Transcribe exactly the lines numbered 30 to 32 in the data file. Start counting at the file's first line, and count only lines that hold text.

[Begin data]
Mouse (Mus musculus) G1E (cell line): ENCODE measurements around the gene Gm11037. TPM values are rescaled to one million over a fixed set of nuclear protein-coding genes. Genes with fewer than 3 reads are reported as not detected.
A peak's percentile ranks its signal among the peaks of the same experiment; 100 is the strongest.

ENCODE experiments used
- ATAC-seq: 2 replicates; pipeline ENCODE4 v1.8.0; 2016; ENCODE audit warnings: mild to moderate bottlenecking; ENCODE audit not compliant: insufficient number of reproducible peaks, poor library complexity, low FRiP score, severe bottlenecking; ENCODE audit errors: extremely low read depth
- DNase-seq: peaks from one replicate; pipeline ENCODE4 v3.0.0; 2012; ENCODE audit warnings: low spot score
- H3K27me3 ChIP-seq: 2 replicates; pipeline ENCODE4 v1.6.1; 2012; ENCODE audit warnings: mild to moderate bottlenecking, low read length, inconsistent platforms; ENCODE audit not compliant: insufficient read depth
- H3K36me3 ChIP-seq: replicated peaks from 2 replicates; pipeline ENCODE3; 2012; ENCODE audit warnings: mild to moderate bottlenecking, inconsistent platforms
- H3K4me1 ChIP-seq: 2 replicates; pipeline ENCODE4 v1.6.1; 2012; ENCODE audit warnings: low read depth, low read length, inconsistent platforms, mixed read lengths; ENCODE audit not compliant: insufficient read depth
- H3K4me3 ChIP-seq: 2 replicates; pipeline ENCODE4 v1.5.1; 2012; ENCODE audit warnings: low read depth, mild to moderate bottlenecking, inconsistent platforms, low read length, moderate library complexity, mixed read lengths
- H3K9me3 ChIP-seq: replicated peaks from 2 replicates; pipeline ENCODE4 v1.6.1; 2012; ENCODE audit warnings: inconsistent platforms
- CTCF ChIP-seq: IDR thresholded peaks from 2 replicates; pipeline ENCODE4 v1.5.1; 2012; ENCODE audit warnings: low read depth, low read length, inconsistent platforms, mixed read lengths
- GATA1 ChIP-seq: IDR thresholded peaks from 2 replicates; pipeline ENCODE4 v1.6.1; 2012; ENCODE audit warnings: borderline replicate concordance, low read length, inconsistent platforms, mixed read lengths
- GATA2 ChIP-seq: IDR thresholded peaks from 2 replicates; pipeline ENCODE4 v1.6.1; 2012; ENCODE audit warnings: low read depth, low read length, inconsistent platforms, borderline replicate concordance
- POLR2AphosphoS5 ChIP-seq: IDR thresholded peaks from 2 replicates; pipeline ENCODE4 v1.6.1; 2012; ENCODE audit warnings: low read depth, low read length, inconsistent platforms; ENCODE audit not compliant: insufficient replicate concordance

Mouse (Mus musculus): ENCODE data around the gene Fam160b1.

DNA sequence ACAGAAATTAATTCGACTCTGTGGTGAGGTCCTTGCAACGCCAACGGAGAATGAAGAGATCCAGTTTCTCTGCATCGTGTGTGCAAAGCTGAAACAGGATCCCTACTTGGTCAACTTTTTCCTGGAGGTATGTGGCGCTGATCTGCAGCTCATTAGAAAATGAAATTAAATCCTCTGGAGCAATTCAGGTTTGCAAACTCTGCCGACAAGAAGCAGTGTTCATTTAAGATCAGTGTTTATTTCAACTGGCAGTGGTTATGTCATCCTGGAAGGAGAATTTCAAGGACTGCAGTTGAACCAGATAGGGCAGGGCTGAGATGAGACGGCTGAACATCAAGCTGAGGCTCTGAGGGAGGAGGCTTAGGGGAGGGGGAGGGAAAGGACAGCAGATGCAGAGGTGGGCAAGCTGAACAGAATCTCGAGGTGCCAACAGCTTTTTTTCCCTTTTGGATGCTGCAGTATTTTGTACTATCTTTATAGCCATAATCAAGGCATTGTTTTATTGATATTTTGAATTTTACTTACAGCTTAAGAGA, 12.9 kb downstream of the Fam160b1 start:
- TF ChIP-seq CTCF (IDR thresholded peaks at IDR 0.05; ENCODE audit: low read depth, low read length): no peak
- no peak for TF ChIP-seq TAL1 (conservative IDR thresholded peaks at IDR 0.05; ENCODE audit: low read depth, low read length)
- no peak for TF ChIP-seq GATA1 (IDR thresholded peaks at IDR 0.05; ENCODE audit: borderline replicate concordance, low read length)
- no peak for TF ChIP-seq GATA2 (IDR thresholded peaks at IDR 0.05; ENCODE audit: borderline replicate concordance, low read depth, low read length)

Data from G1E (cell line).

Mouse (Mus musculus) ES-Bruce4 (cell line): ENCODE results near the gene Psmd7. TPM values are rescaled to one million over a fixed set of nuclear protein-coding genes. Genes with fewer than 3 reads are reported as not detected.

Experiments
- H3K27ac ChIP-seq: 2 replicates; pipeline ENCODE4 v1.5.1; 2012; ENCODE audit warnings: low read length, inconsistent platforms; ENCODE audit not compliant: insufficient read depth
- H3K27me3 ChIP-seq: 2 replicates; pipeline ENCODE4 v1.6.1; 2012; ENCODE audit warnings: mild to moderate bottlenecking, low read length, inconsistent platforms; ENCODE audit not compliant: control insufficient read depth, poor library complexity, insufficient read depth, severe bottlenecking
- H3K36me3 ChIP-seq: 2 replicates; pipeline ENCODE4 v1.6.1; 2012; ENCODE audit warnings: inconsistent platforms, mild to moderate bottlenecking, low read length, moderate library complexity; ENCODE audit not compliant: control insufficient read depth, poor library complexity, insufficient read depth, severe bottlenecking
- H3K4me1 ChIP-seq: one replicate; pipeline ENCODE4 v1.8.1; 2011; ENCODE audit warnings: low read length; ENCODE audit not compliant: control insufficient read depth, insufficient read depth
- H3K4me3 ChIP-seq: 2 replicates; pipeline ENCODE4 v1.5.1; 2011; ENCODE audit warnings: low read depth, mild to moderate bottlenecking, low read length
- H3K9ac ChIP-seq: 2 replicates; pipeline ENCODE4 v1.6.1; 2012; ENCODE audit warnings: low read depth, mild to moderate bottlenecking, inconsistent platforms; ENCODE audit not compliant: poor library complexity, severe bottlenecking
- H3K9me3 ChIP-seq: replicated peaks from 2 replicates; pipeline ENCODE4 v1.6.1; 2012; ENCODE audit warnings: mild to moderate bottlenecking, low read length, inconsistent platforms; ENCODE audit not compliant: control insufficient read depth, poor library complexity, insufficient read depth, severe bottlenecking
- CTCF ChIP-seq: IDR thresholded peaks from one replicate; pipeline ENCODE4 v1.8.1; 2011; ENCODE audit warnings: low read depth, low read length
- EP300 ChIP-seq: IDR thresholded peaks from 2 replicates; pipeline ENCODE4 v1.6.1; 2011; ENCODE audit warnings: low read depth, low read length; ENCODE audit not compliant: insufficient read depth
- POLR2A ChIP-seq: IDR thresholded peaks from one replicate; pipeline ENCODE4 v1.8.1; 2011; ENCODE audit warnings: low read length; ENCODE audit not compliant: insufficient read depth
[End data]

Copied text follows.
- H3K9me3 ChIP-seq: replicated peaks from 2 replicates; pipeline ENCODE4 v1.6.1; 2012; ENCODE audit warnings: mild to moderate bottlenecking, low read length, inconsistent platforms; ENCODE audit not compliant: control insufficient read depth, poor library complexity, insufficient read depth, severe bottlenecking
- CTCF ChIP-seq: IDR thresholded peaks from one replicate; pipeline ENCODE4 v1.8.1; 2011; ENCODE audit warnings: low read depth, low read length
- EP300 ChIP-seq: IDR thresholded peaks from 2 replicates; pipeline ENCODE4 v1.6.1; 2011; ENCODE audit warnings: low read depth, low read length; ENCODE audit not compliant: insufficient read depth